AAG 2019 CFP: China, Tourism and (Soft) Power.
AAG Washington DC: 3-7 April 2019
Specialty Group Sponsors: Recreation, Tourism, & Sport,
Michael O’Regan, PhD, Bournemouth University, United Kingdom.
Jaeyeon Choe, PhD, Bournemouth University, United Kingdom.
While there has been considerable scholarly work on soft power and the Belt and Road initiative (BRI), the political and economic investment in Chinese outbound tourism deserves greater attention. Whereas the number of trips abroad taken by Chinese citizens was in the tens of thousands in the 1980s, the current figure is well over 130m per year. While it may remain a marginal phenomenon in demographic or trade terms, tourism is a crucial issue in contemporary China, a major object of governmentality and a means to push soft power initiatives to receptive countries. As China exercises soft power using outbound tourism (and arts and culture more broadly), the growth of Chinese tourism has on the surface benefited the economies of Southeast Asian countries, who were traditionally reliant on long-haul, seasonal travellers from the west.
However, the confluence of tourism with nationalism and soft power agendas in China has seen recent ‘unofficial’ boycotts and tourist ‘bans’ against tourism to Palau, South Korea and Taiwan, while Chinese tourists have been allegedly ‘mistreated’ in tourist destinations, and a terrorist attack in Bangkok in 2015. Tourism has been used by the Chinese authorities to enforce the construction of borders and boundaries in the South China Sea, leading to rising tensions. Just as many countries have eased their visa requirements for Chinese tourists, China has increasingly sought to police ‘low-end’ tourists who might undermine the Chinese authorities as they attempt to boost their influence on the international stage. The authorities have sought to attract members of the overseas Chinese community to Chinese through Root-Seeking Tour Summer Camps, organized by the Overseas Chinese Affairs Office of the State Council, so as to teach the Chinese language and culture. Meanwhile, overseas Chinese ‘Tuidang’ volunteers and Falun Gong practitioners seek out Chinese tourists in popular tourist locations around the globe to questions the legitimacy of the Chinese Communist Party. Questions have emerged about the linkages between tourism and politics, tourism and human rights, tourism and international migration patterns, and the impact of returning Chinese tourists on Chinese society.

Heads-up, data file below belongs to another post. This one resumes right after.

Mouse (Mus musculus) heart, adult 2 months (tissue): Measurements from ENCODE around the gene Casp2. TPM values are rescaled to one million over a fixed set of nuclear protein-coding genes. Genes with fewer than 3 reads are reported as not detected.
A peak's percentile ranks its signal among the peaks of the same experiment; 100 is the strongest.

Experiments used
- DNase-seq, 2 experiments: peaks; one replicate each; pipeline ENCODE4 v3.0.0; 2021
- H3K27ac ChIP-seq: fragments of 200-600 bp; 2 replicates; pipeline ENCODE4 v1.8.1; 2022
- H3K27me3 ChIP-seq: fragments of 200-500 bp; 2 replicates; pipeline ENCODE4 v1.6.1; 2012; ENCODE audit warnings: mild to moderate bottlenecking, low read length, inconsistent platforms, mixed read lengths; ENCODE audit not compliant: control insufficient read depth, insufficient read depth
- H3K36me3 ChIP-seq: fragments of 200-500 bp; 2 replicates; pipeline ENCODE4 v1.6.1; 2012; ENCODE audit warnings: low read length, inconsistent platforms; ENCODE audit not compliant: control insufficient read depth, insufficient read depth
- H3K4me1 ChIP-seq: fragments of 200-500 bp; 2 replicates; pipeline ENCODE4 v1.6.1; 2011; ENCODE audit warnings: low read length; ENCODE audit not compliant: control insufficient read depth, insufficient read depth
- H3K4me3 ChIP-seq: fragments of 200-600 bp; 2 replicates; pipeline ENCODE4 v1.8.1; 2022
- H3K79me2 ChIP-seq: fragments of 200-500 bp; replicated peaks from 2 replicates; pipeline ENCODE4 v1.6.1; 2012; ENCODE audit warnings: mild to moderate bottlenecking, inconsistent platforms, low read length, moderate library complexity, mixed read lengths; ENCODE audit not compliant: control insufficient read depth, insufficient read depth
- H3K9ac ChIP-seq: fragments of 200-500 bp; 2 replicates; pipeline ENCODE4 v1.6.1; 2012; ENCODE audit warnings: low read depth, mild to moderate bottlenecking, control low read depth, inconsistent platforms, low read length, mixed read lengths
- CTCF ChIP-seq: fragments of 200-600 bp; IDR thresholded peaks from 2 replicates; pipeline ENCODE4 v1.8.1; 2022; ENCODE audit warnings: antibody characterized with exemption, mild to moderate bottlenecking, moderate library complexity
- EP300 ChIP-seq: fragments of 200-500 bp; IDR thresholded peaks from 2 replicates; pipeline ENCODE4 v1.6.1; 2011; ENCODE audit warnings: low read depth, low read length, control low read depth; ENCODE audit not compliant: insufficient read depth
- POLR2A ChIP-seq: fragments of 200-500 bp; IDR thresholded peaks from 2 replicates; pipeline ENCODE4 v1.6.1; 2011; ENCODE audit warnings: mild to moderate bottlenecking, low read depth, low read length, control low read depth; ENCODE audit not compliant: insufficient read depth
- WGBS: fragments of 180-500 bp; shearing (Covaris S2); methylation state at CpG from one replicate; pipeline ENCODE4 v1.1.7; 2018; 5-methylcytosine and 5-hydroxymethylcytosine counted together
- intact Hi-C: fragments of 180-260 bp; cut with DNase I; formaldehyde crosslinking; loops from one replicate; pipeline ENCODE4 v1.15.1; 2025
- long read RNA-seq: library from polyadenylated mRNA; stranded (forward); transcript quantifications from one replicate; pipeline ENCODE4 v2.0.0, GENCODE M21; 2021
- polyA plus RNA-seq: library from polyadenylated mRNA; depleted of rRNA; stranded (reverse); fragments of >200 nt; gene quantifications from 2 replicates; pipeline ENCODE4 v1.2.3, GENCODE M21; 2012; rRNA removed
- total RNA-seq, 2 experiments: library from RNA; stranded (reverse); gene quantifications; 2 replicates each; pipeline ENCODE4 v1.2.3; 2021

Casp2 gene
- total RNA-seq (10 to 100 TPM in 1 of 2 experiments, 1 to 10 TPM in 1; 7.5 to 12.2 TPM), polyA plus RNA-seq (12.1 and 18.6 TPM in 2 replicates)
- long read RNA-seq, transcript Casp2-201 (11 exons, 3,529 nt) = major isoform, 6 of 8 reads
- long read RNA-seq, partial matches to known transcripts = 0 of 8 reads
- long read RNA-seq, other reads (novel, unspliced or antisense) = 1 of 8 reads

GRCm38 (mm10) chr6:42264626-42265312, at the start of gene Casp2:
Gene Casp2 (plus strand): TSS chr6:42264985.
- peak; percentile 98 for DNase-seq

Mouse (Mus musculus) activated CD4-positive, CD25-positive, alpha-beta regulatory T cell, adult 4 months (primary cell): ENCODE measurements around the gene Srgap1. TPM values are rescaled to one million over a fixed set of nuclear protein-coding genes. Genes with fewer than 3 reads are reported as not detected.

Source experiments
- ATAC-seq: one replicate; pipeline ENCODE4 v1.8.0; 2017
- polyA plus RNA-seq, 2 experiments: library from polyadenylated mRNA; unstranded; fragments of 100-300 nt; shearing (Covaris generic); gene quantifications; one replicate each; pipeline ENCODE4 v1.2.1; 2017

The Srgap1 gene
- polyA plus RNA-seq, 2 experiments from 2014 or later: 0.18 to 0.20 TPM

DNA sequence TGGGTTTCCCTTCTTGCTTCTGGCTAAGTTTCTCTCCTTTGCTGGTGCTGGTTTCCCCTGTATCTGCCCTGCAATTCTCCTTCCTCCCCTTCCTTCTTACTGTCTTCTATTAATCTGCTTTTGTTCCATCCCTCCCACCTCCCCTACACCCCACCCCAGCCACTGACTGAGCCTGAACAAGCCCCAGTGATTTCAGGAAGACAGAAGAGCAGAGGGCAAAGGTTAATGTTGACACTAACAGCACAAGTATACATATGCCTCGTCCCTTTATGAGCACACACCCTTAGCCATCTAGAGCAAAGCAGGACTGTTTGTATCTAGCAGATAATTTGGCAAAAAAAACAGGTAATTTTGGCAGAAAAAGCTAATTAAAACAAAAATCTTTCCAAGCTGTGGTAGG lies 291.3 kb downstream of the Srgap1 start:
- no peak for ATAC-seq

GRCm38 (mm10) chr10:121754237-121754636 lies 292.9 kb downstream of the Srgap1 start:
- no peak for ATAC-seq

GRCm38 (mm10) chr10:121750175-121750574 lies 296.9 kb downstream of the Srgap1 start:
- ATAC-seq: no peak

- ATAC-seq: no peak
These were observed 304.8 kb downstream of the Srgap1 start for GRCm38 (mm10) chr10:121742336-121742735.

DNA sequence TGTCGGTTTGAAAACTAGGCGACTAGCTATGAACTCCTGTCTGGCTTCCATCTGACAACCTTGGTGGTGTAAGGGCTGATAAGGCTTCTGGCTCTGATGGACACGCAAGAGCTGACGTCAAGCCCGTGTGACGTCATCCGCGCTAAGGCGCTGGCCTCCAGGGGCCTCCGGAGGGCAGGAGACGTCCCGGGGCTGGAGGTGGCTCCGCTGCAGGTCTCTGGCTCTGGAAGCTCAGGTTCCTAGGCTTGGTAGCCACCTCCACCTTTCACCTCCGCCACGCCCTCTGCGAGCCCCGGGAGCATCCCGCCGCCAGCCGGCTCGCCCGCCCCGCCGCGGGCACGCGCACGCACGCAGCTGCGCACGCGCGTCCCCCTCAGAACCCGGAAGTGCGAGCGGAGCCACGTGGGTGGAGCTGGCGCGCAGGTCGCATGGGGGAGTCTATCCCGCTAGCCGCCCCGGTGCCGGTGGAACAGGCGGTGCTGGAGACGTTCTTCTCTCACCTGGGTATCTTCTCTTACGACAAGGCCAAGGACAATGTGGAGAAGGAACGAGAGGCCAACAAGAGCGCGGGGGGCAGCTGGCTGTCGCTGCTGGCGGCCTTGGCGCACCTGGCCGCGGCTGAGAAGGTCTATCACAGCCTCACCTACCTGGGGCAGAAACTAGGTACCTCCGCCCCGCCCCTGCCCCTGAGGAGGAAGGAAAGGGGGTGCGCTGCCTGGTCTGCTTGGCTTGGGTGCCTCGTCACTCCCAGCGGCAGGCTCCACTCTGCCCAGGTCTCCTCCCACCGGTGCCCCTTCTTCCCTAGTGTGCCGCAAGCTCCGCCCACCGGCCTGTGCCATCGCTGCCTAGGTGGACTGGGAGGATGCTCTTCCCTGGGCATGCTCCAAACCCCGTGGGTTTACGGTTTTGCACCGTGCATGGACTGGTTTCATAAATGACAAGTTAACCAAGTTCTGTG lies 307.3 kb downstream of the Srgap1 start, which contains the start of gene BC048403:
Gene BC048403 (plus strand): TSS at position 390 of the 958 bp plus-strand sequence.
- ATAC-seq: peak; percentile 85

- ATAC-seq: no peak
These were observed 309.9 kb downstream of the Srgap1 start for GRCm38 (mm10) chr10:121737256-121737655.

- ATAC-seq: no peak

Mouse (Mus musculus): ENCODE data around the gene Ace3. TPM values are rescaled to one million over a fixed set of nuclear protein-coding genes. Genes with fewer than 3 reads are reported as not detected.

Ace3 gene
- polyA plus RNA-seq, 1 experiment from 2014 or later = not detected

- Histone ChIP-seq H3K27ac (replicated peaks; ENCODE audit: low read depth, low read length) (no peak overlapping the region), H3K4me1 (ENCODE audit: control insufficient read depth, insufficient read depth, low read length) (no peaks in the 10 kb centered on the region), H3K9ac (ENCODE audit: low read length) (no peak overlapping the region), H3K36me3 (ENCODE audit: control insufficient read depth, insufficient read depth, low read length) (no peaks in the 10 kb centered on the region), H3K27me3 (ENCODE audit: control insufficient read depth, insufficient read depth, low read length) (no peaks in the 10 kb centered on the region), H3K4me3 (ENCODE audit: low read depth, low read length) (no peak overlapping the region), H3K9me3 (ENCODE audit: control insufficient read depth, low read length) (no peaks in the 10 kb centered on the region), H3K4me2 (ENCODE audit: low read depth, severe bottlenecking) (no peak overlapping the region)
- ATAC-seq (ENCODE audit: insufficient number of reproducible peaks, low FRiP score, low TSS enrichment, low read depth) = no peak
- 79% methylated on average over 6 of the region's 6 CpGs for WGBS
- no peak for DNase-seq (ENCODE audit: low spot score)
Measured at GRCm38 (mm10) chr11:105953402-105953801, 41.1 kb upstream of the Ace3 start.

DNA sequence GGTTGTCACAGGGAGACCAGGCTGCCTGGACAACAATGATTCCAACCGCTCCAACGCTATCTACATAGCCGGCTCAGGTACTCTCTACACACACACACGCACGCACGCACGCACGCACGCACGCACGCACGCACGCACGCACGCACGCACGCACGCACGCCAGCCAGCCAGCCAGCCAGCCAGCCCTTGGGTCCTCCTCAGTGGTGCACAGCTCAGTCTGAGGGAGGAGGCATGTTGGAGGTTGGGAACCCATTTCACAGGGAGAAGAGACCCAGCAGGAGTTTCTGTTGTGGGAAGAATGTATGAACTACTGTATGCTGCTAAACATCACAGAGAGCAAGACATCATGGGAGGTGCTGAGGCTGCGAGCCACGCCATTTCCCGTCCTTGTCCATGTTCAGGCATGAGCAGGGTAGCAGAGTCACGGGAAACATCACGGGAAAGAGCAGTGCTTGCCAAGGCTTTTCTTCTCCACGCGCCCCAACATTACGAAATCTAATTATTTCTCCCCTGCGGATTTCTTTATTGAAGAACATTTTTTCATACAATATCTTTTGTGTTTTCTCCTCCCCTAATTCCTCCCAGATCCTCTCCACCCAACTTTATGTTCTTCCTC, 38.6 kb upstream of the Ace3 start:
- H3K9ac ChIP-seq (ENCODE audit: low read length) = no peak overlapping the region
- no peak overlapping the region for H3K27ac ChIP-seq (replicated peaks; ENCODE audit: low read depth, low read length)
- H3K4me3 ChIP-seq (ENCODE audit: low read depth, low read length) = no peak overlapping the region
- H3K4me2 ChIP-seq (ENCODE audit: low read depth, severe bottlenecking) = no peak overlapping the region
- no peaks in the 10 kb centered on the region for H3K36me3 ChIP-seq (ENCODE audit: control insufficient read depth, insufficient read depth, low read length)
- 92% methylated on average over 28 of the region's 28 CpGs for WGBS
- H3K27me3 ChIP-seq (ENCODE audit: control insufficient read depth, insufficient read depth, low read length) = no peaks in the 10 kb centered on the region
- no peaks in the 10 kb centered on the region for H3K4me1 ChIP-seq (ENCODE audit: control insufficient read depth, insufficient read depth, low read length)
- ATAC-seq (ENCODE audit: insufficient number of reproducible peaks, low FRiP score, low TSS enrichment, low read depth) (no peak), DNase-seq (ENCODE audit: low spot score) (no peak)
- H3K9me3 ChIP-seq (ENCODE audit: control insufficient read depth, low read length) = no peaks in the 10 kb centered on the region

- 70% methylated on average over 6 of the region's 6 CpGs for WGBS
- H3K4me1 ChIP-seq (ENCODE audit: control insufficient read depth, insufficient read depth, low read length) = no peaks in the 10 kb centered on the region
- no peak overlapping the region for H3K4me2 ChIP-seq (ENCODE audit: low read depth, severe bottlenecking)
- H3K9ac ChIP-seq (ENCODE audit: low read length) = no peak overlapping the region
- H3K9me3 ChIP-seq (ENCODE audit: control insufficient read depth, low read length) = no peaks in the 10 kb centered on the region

These questions place the landscapes of Chinese tourists into a broader context. It demands geographers consider transregional dynamics and politics, to explore tourism’s broader links to Chinese strategic interests. Chinese media increasingly highlight the growth of outbound tourism to particular counties, potential revenue and links to BRI. While pitched as tourism projects, China has been accused of hiding its search for political, economic and military influence through tourism. As tourism projects embed infrastructure that supports the development of trade routes (global network of rail, roads, ports, pipelines, fibre-optic cables), does Chinese investment bring wealth, or is it mainly kept within a closed loop of overseas Chinese communities and state linked businesses?